University of South Alabama

Advising Meeting

Wed., Feb. 11, 2015 at
12 noon

 USA Medical Center 10th Floor EICHOLD ROOM - Lunch provided

RSVP 1 week in advance to Linda Ching 251-471-7891

Internal Medicine

Errol Crook, M.D., Professor and Chair
USAMC Mastin 400-A, 251-471-7900
ecrook@health.southalabama.edu   

Website:  http://www.usahealthsystem.com/internalmedicine

Faculty Advisors to Senior Students:

Dr. Haley Ballard hballard@health.southalabama.edu

Dr. Sabrina Bessette sgbessette@health.southalabama.edu

Dr. Wilburn Bolton wboltoniii@health.southalabama.edu

Dr. Errol Crook  ecrook@health.southalabama.edu

Dr. M. Culpepper mculpepp@health.southalabama.edu

Dr. Jack DiPalma jdipalma@health.southalabama.edu

Dr. T. J. Hundley tjhundley@health.southalabama.edu

Dr. Karen Fagan kfagan@health.southalabama.edu  

Dr. Brian Fouty bfouty@southalabama.edu   
   
Dr. Grace Hundley ohundley@health.southalabama.edu

Dr. Alana Schilthuis alana@health.southalabama.edu

Dr. John Schultz jschultz@health.southalabama.edu

Dr. Rachel Seaman rktraylor@health.southalabama.edu

Informal Description of the Clinical Discipline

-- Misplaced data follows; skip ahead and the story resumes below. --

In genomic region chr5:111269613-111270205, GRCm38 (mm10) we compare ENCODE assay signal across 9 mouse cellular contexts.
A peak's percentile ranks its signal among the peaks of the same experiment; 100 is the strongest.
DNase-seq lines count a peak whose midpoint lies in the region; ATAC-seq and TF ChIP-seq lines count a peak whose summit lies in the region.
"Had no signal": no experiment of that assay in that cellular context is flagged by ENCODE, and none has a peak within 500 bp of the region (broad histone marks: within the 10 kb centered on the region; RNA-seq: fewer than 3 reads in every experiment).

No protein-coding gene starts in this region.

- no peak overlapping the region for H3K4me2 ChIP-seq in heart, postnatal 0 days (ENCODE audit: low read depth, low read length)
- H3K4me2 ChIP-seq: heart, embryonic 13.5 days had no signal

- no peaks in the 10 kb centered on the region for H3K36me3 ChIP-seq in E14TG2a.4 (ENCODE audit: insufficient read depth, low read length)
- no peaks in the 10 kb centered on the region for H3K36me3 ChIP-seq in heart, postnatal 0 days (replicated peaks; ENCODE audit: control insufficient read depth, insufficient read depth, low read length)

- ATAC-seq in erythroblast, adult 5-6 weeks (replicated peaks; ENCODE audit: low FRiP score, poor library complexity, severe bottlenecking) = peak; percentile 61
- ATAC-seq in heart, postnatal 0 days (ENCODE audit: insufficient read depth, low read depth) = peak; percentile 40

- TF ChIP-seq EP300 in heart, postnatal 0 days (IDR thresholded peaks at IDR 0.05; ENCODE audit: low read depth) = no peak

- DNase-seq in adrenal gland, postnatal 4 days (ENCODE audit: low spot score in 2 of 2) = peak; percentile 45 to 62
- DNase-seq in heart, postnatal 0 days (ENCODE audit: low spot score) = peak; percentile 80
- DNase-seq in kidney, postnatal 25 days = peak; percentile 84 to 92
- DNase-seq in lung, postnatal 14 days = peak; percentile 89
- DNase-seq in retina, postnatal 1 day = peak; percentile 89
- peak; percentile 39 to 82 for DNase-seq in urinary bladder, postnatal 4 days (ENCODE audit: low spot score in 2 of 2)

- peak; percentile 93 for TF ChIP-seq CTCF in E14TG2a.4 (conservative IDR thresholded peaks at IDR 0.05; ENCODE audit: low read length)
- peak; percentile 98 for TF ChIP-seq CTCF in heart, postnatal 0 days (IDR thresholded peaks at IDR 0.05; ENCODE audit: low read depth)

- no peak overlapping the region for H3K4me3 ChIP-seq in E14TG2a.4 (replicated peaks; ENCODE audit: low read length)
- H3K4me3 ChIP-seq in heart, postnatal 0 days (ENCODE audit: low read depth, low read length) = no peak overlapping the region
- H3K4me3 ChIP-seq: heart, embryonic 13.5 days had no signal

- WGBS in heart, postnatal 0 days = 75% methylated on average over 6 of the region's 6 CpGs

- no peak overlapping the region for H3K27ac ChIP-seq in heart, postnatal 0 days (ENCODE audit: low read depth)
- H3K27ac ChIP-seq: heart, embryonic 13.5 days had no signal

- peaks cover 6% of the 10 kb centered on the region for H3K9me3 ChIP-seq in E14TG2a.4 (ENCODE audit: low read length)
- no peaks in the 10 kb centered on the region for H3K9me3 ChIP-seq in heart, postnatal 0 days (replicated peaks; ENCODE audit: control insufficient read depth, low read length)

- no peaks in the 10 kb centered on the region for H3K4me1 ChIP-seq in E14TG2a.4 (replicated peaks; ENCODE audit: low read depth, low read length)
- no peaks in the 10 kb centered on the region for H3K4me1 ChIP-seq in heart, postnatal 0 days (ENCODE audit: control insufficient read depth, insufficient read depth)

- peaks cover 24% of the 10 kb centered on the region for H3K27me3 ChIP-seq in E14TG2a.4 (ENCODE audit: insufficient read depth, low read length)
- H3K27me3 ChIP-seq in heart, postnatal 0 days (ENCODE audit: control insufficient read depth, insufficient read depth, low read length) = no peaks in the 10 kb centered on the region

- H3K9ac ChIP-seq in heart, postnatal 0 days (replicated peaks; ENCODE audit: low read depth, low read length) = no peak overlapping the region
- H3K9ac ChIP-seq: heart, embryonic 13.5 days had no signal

Internal Medicine is a broad-based primary care specialty focused on disease prevention and treatment in young and older adults.  The educational focus of the internal medicine training program is designed to allow optimum exposure to the many facets of internal medicine in order to prepare the individual for a position of leadership as a practitioner, consultant, subspecialist or academician.  Educational programs emphasize pathophysiologic principles.  The training program for a general internist is three years with graded responsibility for patient care.  During this period the physician is exposed to primary care and subspecialty disciplines and participates in the clinical activities of cardiologists, gastroenterologists, endocrinologists, etc., as part of the training program.  An internist is expected to become a well-read and well-rounded consultant, participating actively in the care of adults with a variety of medical problems.  The internist may serve as a primary care physician in some situations and as a consultant in others.  Approximately half of the internists finishing the three-year training program become primary care health providers.  Others enter a subspecialty fellowship training program or become hospitalists.

 

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